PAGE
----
GEN Z MERMAIDS
Since ‘Gen Z Mermaids’ won Grammy’s Song of the Year, we’ve hit choppy waters. Our eco protest anthem with profits donated to Marine Conservation struck a chord worldwide and my award-winning lyrics had inspired a global ocean clean up. Of course, we were ecstatic - except for one thing. He couldn’t understand why, when it came to interviews, I clammed up like a monosyllabic mollusc.
I resented prying press fishing for information. How did we meet? Did he really save me from drowning? I could hardly admit to bantering with sea horses before being captivated by a voice, gentle as waves kissing shingle then fierce as a gathering storm, soaring across salt seas. I remember thrusting aside a plastic bag impersonating a jelly fish before popping my head above the surface to discover the melodious singer.
Bent over the prow of a small wooden boat, he was scooping detritus into a fishing net and singing about shipwrecks, winds, whales – and me!
Cause her hair was green as seaweed
Her skin was blue and pale
Hardly an accurate description but before you could say octopus, I was singing along. United in harmony, our voices twined like plaited eels. Then without warning, my heart flew to his and, just like in the fairy story, my tail disappeared.
How’s a Gen Z mermaid to know falling in love made your tail dissolve? I thought that stuff was fake news. If you believe ancient hype, all we do is lounge on rocks luring sailors to watery graves with angelic songs when actually, we’re saviours of the seas.
I should have believed legends senior mermaids told us Gen Z’ers. Like back in the fifteenth century when a mermaid fell in love with a Cornish chorister and lured him to her watery home. At least that way, she kept her tail. Without mine, I’d never again navigate stag coral and sea grass, race dolphins or fun fluke slap whales. With mine replaced by unreliable human legs, I was sinking like an anchor amid flighty sardines and smirking mackerel.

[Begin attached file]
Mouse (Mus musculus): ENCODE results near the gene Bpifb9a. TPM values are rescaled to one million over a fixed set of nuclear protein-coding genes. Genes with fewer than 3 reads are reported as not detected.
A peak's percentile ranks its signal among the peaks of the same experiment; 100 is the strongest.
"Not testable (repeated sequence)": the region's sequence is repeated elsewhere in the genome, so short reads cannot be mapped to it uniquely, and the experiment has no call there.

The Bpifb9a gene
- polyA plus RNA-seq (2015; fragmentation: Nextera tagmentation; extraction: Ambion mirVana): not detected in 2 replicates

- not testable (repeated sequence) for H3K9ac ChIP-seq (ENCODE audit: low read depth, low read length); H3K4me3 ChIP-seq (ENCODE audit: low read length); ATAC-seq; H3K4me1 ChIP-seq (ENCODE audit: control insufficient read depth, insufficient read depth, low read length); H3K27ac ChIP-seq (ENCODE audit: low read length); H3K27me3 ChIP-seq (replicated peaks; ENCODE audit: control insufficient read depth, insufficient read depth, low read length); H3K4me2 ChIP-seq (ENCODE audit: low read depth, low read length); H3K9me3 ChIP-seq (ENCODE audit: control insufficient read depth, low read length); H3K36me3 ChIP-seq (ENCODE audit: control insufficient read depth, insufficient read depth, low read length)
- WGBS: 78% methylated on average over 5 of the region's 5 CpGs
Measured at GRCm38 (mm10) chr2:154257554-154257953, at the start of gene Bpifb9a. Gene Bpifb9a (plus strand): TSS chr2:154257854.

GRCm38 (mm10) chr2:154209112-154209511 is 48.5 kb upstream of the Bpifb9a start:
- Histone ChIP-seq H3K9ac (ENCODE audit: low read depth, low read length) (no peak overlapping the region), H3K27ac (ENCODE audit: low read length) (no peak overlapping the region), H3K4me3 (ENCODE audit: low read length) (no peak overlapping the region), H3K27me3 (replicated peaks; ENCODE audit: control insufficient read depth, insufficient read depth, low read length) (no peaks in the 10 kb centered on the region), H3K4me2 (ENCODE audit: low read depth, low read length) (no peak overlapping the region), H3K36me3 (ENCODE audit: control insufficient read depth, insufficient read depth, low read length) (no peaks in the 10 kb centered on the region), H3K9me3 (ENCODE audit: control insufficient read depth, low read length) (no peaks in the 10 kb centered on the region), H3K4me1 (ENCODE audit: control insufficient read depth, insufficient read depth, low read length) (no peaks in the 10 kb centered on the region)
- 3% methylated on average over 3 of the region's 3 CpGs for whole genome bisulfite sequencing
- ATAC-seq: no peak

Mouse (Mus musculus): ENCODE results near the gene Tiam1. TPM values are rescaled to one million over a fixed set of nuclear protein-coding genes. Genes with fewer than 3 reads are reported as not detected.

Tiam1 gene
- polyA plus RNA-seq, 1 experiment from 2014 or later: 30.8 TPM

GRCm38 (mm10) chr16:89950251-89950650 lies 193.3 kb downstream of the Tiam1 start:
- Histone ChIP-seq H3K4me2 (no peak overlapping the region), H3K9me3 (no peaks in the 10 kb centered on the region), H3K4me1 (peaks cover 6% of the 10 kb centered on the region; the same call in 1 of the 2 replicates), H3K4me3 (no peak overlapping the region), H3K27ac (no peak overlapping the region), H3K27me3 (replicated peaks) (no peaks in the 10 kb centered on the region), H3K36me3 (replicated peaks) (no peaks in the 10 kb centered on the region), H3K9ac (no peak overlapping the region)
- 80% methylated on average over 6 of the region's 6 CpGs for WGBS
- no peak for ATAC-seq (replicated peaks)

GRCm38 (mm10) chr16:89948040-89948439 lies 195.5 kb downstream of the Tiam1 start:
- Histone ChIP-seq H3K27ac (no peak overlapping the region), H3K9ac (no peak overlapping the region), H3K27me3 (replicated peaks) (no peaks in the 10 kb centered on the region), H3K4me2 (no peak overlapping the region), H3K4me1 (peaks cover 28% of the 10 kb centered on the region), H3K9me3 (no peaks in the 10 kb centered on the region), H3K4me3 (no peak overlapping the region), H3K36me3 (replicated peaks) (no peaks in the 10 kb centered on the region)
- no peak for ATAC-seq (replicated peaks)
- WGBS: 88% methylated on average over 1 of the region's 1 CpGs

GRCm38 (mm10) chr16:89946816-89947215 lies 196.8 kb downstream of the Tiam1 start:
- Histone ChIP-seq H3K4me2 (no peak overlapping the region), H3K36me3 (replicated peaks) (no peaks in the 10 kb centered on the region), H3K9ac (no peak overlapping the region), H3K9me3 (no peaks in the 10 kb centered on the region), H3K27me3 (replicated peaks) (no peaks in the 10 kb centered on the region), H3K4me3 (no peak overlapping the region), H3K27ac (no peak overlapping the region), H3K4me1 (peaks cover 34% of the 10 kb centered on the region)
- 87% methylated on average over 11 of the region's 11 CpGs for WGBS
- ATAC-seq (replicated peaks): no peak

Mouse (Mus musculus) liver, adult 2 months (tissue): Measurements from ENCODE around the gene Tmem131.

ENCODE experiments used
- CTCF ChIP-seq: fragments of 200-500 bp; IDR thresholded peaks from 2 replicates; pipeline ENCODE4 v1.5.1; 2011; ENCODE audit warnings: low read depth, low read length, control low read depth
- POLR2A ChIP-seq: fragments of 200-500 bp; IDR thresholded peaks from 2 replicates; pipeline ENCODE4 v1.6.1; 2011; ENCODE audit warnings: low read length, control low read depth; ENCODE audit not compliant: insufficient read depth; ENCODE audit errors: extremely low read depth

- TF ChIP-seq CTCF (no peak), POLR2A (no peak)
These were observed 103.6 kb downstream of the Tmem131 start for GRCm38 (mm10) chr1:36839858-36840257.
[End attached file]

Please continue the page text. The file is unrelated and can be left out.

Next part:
Peering up, I saw a bubbling whirlpool framing a face of infinite beauty. Sturdy hands gripped my waist and, legs kicking, feet flicking, he propelled us towards the surface. Treading water, he held my face in his hands and spluttered, ‘Was that you singing? I never heard nothing more beautiful.’ Thanks to well-developed sonar, mermaids are versed in many languages from halibut to human but while we’re used to singing out of water, talking is hard work. So, I just nodded, impressed that despite my being naked, his eyes remained glued to mine.
‘Come on, let’s get you on my boat.’ Muscled, tattooed arms helped me on board where my unfamiliar toes sifted through rubbish we’ve been swimming through for decades. Plastic water bottles, nappies, wet wipes and discarded packaging.
‘Disgusting ain’t it,’ he said. ‘You wild swimmers take your life in your hands, especially without a wet suit.’ Handing me a towel to cover my modesty, he added, ‘I pick up what rubbish I can but I’m fighting a losing battle.’ Tell me about it, I thought, casting aside a desire to lick salt from his skin.
Heading for a harbour I’d viewed from the sea, he was inquisitive. Where did I live? Did I work? I couldn’t confess me and my ocean custodian sisters slept on the move like dolphins and enjoyed krill takeaways. So I stayed silent. He suggested hospital but fearing medical attention might reveal piscine qualities, I grasped his hand and shook my head vigorously.
‘You’re right,’ he said, ‘A&E’ll be a nightmare on a Saturday evening. Best come home with me.’